Grace Collins: NCAA Woman of the Year Finalist
Congratulations to Barry's University's Grace Collins, who advanced to the top-nine (top-three in Division II) for NCAA Woman of the Year.
The NCAA’s Woman of the Year Award, now in its 22nd year, honors female student-athletes who have distinguished themselves throughout their collegiate careers in academic achievement, athletic excellence, community service and leadership. Every NCAA member institution is encouraged to honor its top graduating female student-athlete by submitting her name for consideration. Each conference assesses the eligibility of its members’ nominees and selects at least one student-athlete to represent the conference.
During her time at Barry, Collins made an impact on her school and the community around her. Collins served as vice president for the Student-Athlete Advisory Committee and traveled to Nashville to assist with relief of the 2010 flood. She was a committee chair for Make-A-Wish Walk for Wishes, America’s Moms For Soldiers and the Leukemia & Lymphoma Society.
A four-time National Fastpitch Coaches Association Scholar Athlete, she was named to the academic all-district team in 2011. She was the first student-athlete to win the Barry University President’s Award, which is presented to the most outstanding senior. In 2012, Collins received the University’s Excellence in Leadership Award.
Collins was named NFCA first-team All-South Region and was a first-team All-American in 2011. She also earned first-team all-region and third-team All-America honors through Daktronics as both a junior and a senior. She also received Sunshine State Conference first-team accolades in 2011 and 2012.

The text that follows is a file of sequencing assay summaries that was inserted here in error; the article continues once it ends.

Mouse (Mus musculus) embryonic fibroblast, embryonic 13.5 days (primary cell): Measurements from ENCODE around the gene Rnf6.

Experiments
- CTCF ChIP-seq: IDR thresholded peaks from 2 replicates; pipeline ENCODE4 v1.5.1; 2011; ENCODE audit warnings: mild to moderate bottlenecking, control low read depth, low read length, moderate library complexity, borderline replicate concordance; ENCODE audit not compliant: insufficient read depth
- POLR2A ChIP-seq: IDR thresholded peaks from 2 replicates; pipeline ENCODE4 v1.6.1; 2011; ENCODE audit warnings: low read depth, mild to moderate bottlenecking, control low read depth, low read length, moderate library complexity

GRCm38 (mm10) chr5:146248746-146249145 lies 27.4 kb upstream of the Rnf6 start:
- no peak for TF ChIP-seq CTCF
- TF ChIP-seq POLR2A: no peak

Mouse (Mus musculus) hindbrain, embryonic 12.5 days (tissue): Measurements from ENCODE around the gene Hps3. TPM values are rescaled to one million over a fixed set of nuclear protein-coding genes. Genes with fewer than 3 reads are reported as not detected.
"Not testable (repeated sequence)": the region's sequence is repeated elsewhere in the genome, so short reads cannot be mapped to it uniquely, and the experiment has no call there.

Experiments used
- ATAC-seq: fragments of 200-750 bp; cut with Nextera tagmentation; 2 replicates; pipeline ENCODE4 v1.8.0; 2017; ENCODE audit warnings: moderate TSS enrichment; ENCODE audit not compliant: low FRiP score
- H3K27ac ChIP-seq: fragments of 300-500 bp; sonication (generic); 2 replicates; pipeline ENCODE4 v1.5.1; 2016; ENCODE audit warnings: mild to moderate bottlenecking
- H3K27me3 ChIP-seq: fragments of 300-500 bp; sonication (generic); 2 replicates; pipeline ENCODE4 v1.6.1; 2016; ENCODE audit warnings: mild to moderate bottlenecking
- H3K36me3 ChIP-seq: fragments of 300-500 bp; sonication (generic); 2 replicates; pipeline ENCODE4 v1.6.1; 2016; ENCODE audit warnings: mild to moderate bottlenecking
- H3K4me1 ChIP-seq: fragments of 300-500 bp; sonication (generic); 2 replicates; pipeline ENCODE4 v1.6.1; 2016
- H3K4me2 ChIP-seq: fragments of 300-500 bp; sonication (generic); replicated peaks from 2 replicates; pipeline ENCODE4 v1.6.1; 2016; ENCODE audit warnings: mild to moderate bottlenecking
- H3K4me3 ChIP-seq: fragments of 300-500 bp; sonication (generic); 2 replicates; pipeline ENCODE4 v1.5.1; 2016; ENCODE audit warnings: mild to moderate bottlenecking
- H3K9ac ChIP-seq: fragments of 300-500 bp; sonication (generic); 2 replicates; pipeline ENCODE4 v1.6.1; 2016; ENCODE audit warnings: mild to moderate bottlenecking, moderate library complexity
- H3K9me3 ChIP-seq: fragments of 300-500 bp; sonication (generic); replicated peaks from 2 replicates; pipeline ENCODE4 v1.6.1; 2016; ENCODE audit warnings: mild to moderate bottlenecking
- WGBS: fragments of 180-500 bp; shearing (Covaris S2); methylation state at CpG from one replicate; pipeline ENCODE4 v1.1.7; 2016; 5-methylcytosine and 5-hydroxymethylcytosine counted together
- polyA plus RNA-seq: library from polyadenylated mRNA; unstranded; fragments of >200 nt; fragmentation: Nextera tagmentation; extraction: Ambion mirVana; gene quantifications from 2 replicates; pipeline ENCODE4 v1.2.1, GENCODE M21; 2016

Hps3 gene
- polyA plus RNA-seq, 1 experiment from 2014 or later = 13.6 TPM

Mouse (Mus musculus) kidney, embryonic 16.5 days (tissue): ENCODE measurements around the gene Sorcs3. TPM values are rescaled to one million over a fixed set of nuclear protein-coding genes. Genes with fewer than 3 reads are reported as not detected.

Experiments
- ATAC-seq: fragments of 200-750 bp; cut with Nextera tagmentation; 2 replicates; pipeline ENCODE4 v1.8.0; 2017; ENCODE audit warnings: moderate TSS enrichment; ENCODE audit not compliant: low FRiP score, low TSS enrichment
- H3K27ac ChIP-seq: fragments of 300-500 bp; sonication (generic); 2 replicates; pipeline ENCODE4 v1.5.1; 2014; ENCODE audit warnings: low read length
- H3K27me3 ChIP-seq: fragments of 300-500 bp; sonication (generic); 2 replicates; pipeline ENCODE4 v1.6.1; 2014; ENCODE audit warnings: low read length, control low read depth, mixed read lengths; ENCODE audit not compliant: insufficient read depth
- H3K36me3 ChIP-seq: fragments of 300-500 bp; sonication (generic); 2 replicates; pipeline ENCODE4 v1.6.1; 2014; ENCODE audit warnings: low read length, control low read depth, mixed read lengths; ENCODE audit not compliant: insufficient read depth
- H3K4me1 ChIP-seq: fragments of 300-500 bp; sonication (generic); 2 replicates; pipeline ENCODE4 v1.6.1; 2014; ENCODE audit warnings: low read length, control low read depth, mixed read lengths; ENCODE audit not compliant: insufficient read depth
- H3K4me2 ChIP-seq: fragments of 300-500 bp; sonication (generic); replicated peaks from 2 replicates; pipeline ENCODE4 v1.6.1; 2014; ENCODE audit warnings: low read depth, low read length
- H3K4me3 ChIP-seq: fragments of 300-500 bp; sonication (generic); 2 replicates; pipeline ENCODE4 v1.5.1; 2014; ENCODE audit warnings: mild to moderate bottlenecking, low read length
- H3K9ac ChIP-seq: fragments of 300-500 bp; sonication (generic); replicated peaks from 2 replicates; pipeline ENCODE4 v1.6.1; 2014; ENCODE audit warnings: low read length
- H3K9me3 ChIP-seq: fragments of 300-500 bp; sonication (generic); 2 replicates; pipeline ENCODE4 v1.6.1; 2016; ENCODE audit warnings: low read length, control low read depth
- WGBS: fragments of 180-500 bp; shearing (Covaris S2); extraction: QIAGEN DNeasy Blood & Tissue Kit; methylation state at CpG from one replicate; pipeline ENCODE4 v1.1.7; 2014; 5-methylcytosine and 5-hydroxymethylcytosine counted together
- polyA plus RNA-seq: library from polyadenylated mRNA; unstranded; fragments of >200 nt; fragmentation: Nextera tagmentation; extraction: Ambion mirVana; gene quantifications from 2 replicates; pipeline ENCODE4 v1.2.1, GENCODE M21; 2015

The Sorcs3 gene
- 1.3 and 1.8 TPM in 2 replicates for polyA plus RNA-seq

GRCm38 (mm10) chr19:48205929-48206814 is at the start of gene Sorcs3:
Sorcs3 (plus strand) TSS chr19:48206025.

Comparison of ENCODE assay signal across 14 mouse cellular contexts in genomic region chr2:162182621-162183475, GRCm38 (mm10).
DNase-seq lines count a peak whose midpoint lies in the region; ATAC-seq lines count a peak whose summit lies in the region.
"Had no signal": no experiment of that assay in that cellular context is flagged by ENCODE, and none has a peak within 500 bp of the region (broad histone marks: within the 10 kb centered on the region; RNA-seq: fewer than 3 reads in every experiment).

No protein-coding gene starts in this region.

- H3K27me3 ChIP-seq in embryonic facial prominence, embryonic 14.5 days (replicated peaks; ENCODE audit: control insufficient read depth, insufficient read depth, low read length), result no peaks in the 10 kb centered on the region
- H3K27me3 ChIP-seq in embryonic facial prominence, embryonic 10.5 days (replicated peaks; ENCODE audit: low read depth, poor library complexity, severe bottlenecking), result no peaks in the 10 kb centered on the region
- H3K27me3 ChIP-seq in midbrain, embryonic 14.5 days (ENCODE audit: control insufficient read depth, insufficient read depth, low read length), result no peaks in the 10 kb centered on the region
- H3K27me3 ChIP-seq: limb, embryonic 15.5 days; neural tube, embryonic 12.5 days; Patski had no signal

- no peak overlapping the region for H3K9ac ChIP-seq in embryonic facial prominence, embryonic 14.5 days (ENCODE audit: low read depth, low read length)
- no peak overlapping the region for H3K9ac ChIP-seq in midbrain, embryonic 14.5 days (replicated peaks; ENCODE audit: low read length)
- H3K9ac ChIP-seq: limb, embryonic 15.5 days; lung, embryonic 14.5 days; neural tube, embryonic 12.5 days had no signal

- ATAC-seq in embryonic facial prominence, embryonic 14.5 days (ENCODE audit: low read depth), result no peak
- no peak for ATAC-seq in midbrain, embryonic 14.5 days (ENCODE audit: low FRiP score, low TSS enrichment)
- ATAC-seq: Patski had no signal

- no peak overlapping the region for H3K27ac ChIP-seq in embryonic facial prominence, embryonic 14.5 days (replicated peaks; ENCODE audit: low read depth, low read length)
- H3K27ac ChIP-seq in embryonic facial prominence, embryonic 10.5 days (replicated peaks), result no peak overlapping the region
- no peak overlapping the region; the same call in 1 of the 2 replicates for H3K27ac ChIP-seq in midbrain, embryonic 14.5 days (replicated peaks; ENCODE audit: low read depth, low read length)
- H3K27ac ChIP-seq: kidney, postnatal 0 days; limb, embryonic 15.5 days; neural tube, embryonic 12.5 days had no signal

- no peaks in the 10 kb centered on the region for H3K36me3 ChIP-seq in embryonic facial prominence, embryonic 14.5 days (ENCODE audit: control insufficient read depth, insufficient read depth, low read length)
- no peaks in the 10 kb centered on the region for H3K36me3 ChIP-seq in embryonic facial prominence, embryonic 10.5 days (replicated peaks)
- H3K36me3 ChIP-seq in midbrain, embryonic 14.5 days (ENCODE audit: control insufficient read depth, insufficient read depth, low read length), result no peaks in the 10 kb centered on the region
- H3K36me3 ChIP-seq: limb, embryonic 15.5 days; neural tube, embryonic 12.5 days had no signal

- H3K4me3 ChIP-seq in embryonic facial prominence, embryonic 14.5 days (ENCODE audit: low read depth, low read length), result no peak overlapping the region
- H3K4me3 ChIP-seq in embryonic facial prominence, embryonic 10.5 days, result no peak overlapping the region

“Collegiate athletics has taught me the importance of determination, hard work and undying passion,” Collins said in her personal statement. “In life, everyone feels adrenaline and stress, makes mistakes and some successful strides. But it is those who learn to excel through adversity, manage stress, turn mistakes into learned lessons and handle achievements with humility who will ultimately succeed in the future. Collegiate athletics has empowered me with this competitive edge to not only handle any situation but to conquer it successfully.”
To be eligible for the award, a female student-athlete must have completed eligibility in her primary sport by the end of the 2012 spring season, graduated no later than the end of the summer 2012 term, and achieved a minimum cumulative grade-point average of 2.5. The NCAA Committee on Women’s Athletics selects the national winner from the nine finalists.